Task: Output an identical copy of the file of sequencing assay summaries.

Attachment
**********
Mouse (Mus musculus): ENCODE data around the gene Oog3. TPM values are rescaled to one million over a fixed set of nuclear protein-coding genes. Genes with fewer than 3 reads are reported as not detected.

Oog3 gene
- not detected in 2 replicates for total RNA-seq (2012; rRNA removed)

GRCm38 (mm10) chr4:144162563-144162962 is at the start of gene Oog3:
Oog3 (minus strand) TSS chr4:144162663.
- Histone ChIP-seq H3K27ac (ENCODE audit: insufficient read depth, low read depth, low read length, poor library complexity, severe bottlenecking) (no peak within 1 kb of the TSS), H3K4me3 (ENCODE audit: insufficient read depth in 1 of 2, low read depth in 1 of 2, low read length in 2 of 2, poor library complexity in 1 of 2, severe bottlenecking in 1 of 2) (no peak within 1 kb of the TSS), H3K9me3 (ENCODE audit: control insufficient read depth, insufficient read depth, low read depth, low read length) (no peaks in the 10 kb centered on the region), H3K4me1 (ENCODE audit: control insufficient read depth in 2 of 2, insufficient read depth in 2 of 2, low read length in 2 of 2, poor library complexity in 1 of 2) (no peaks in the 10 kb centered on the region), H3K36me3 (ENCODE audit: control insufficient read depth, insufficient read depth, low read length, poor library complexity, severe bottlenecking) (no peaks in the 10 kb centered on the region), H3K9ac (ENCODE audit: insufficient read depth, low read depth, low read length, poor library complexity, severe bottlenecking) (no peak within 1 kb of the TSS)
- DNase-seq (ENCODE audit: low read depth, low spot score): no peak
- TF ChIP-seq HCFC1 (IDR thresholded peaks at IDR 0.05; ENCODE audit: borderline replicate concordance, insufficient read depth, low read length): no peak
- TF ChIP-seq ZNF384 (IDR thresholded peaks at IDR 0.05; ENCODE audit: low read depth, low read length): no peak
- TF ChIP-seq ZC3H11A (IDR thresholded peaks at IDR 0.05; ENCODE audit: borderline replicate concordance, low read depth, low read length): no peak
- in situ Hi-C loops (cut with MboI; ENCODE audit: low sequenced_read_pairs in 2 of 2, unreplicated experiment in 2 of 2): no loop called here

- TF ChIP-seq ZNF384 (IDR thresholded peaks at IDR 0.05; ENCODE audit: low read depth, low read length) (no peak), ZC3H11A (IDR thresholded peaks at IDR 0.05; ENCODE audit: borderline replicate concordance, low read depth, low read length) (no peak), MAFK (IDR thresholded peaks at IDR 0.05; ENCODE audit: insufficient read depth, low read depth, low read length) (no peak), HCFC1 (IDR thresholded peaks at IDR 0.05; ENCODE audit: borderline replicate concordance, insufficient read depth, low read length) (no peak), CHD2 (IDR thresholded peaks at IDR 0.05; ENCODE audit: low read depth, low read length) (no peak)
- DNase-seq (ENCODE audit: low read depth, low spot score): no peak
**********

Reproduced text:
Mouse (Mus musculus): ENCODE data around the gene Oog3. TPM values are rescaled to one million over a fixed set of nuclear protein-coding genes. Genes with fewer than 3 reads are reported as not detected.

Oog3 gene
- not detected in 2 replicates for total RNA-seq (2012; rRNA removed)

GRCm38 (mm10) chr4:144162563-144162962 is at the start of gene Oog3:
Oog3 (minus strand) TSS chr4:144162663.
- Histone ChIP-seq H3K27ac (ENCODE audit: insufficient read depth, low read depth, low read length, poor library complexity, severe bottlenecking) (no peak within 1 kb of the TSS), H3K4me3 (ENCODE audit: insufficient read depth in 1 of 2, low read depth in 1 of 2, low read length in 2 of 2, poor library complexity in 1 of 2, severe bottlenecking in 1 of 2) (no peak within 1 kb of the TSS), H3K9me3 (ENCODE audit: control insufficient read depth, insufficient read depth, low read depth, low read length) (no peaks in the 10 kb centered on the region), H3K4me1 (ENCODE audit: control insufficient read depth in 2 of 2, insufficient read depth in 2 of 2, low read length in 2 of 2, poor library complexity in 1 of 2) (no peaks in the 10 kb centered on the region), H3K36me3 (ENCODE audit: control insufficient read depth, insufficient read depth, low read length, poor library complexity, severe bottlenecking) (no peaks in the 10 kb centered on the region), H3K9ac (ENCODE audit: insufficient read depth, low read depth, low read length, poor library complexity, severe bottlenecking) (no peak within 1 kb of the TSS)
- DNase-seq (ENCODE audit: low read depth, low spot score): no peak
- TF ChIP-seq HCFC1 (IDR thresholded peaks at IDR 0.05; ENCODE audit: borderline replicate concordance, insufficient read depth, low read length): no peak
- TF ChIP-seq ZNF384 (IDR thresholded peaks at IDR 0.05; ENCODE audit: low read depth, low read length): no peak
- TF ChIP-seq ZC3H11A (IDR thresholded peaks at IDR 0.05; ENCODE audit: borderline replicate concordance, low read depth, low read length): no peak
- in situ Hi-C loops (cut with MboI; ENCODE audit: low sequenced_read_pairs in 2 of 2, unreplicated experiment in 2 of 2): no loop called here

- TF ChIP-seq ZNF384 (IDR thresholded peaks at IDR 0.05; ENCODE audit: low read depth, low read length) (no peak), ZC3H11A (IDR thresholded peaks at IDR 0.05; ENCODE audit: borderline replicate concordance, low read depth, low read length) (no peak), MAFK (IDR thresholded peaks at IDR 0.05; ENCODE audit: insufficient read depth, low read depth, low read length) (no peak), HCFC1 (IDR thresholded peaks at IDR 0.05; ENCODE audit: borderline replicate concordance, insufficient read depth, low read length) (no peak), CHD2 (IDR thresholded peaks at IDR 0.05; ENCODE audit: low read depth, low read length) (no peak)
- DNase-seq (ENCODE audit: low read depth, low spot score): no peak